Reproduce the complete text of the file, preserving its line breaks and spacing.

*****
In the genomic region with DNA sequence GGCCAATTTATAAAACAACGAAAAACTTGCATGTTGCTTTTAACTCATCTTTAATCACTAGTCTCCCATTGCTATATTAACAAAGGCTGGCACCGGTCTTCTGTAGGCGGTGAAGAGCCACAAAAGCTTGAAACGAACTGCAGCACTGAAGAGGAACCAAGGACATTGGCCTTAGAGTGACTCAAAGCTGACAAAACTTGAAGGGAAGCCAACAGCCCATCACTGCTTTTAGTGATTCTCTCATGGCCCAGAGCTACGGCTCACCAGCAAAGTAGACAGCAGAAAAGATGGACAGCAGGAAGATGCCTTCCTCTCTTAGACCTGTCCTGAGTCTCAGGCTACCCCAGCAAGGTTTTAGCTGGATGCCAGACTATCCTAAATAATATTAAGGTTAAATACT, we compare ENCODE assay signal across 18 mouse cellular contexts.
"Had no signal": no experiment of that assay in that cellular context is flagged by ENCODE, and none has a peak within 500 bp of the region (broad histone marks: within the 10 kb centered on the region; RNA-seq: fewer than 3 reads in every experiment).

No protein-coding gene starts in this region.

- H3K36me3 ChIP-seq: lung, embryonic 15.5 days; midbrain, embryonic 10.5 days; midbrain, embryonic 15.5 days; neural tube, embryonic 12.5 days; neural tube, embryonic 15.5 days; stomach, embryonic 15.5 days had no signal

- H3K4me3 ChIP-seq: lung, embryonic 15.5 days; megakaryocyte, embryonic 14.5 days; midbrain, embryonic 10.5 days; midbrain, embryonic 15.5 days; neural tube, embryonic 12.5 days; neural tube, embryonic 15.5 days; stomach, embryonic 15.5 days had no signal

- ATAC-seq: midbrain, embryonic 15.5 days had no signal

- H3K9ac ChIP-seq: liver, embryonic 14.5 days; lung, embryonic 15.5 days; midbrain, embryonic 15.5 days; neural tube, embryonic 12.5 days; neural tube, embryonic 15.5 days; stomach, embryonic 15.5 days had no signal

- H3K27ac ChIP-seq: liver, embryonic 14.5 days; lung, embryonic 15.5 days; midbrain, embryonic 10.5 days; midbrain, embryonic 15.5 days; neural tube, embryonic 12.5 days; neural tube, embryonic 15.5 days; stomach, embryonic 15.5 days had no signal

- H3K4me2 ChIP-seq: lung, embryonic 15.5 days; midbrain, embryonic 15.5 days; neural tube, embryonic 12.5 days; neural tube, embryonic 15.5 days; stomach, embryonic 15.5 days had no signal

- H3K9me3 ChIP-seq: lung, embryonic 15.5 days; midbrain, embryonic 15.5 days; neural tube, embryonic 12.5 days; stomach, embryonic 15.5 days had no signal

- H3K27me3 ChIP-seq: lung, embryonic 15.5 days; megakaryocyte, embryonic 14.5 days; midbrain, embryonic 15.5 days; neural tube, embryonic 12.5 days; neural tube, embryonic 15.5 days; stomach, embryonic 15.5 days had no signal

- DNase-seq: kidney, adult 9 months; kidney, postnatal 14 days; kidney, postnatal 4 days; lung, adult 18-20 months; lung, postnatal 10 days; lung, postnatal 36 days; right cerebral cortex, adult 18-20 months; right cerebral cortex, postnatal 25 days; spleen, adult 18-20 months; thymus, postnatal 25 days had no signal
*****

In the genomic region with DNA sequence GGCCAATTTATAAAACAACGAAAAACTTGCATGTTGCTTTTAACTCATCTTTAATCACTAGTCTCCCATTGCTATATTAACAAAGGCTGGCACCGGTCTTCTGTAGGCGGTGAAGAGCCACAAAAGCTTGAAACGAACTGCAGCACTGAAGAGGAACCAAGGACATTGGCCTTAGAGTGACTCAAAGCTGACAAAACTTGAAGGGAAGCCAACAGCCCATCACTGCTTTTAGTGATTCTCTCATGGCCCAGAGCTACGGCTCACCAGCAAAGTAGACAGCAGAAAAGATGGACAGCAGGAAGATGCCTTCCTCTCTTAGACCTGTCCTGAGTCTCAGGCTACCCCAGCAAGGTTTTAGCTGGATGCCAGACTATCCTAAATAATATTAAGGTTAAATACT, we compare ENCODE assay signal across 18 mouse cellular contexts.
"Had no signal": no experiment of that assay in that cellular context is flagged by ENCODE, and none has a peak within 500 bp of the region (broad histone marks: within the 10 kb centered on the region; RNA-seq: fewer than 3 reads in every experiment).

No protein-coding gene starts in this region.

- H3K36me3 ChIP-seq: lung, embryonic 15.5 days; midbrain, embryonic 10.5 days; midbrain, embryonic 15.5 days; neural tube, embryonic 12.5 days; neural tube, embryonic 15.5 days; stomach, embryonic 15.5 days had no signal

- H3K4me3 ChIP-seq: lung, embryonic 15.5 days; megakaryocyte, embryonic 14.5 days; midbrain, embryonic 10.5 days; midbrain, embryonic 15.5 days; neural tube, embryonic 12.5 days; neural tube, embryonic 15.5 days; stomach, embryonic 15.5 days had no signal

- ATAC-seq: midbrain, embryonic 15.5 days had no signal

- H3K9ac ChIP-seq: liver, embryonic 14.5 days; lung, embryonic 15.5 days; midbrain, embryonic 15.5 days; neural tube, embryonic 12.5 days; neural tube, embryonic 15.5 days; stomach, embryonic 15.5 days had no signal

- H3K27ac ChIP-seq: liver, embryonic 14.5 days; lung, embryonic 15.5 days; midbrain, embryonic 10.5 days; midbrain, embryonic 15.5 days; neural tube, embryonic 12.5 days; neural tube, embryonic 15.5 days; stomach, embryonic 15.5 days had no signal

- H3K4me2 ChIP-seq: lung, embryonic 15.5 days; midbrain, embryonic 15.5 days; neural tube, embryonic 12.5 days; neural tube, embryonic 15.5 days; stomach, embryonic 15.5 days had no signal

- H3K9me3 ChIP-seq: lung, embryonic 15.5 days; midbrain, embryonic 15.5 days; neural tube, embryonic 12.5 days; stomach, embryonic 15.5 days had no signal

- H3K27me3 ChIP-seq: lung, embryonic 15.5 days; megakaryocyte, embryonic 14.5 days; midbrain, embryonic 15.5 days; neural tube, embryonic 12.5 days; neural tube, embryonic 15.5 days; stomach, embryonic 15.5 days had no signal

- DNase-seq: kidney, adult 9 months; kidney, postnatal 14 days; kidney, postnatal 4 days; lung, adult 18-20 months; lung, postnatal 10 days; lung, postnatal 36 days; right cerebral cortex, adult 18-20 months; right cerebral cortex, postnatal 25 days; spleen, adult 18-20 months; thymus, postnatal 25 days had no signal